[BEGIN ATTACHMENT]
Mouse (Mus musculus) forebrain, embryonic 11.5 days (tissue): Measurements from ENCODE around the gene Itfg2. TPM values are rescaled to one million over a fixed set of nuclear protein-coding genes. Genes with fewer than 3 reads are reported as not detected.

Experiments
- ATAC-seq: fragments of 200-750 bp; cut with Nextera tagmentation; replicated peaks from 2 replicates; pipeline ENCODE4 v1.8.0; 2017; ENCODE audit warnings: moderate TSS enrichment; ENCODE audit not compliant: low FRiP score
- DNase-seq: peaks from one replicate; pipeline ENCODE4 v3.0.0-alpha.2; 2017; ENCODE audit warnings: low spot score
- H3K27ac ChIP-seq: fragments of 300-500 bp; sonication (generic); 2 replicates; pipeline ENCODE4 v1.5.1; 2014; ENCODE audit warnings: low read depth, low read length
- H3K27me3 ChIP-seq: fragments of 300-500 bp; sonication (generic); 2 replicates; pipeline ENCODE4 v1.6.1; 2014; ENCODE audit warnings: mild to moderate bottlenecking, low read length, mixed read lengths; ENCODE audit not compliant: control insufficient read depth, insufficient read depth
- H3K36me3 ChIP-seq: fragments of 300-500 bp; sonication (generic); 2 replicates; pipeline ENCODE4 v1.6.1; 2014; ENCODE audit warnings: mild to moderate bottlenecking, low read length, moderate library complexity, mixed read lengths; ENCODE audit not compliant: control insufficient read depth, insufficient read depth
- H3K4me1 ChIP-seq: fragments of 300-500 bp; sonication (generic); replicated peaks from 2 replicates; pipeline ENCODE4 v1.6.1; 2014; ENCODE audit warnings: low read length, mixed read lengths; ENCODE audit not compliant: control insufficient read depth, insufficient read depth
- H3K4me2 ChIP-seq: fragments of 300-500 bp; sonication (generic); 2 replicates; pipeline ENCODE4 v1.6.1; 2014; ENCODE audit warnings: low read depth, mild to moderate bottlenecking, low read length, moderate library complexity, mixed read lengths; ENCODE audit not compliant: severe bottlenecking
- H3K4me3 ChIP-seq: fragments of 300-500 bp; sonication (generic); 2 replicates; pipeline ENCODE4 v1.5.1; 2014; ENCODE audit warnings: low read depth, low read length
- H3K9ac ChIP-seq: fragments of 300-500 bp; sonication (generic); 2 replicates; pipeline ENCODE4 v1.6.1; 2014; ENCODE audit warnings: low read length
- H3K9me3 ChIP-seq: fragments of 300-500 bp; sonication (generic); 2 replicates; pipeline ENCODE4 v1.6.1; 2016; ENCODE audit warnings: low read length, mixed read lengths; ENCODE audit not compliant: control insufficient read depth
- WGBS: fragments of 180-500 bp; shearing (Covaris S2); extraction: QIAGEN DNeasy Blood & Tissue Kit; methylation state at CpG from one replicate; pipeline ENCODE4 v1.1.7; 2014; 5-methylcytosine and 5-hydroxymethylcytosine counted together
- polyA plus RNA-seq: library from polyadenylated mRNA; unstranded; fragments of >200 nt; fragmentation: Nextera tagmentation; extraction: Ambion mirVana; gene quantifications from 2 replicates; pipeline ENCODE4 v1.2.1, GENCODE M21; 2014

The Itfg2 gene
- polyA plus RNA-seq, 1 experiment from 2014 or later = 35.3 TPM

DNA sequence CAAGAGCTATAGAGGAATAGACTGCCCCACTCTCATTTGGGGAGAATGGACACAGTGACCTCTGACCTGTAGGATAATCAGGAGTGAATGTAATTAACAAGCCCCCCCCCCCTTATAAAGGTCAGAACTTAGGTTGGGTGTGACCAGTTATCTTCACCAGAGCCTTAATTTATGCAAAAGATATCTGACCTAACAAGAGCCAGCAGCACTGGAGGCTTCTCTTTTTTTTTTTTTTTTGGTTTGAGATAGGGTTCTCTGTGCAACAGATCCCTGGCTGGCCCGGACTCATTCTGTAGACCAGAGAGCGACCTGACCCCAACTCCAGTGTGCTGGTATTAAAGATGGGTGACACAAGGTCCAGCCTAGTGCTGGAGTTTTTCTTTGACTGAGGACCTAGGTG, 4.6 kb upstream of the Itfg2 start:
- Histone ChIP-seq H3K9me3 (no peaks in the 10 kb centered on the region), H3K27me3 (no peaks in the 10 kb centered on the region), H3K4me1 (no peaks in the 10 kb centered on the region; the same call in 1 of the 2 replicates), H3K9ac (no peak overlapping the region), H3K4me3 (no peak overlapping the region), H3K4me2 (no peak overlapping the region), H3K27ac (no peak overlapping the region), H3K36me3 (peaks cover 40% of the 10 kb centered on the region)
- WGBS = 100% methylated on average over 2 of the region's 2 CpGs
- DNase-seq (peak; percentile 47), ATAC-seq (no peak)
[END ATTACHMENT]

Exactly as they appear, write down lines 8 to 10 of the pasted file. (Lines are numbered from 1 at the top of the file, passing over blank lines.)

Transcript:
- H3K4me1 ChIP-seq: fragments of 300-500 bp; sonication (generic); replicated peaks from 2 replicates; pipeline ENCODE4 v1.6.1; 2014; ENCODE audit warnings: low read length, mixed read lengths; ENCODE audit not compliant: control insufficient read depth, insufficient read depth
- H3K4me2 ChIP-seq: fragments of 300-500 bp; sonication (generic); 2 replicates; pipeline ENCODE4 v1.6.1; 2014; ENCODE audit warnings: low read depth, mild to moderate bottlenecking, low read length, moderate library complexity, mixed read lengths; ENCODE audit not compliant: severe bottlenecking
- H3K4me3 ChIP-seq: fragments of 300-500 bp; sonication (generic); 2 replicates; pipeline ENCODE4 v1.5.1; 2014; ENCODE audit warnings: low read depth, low read length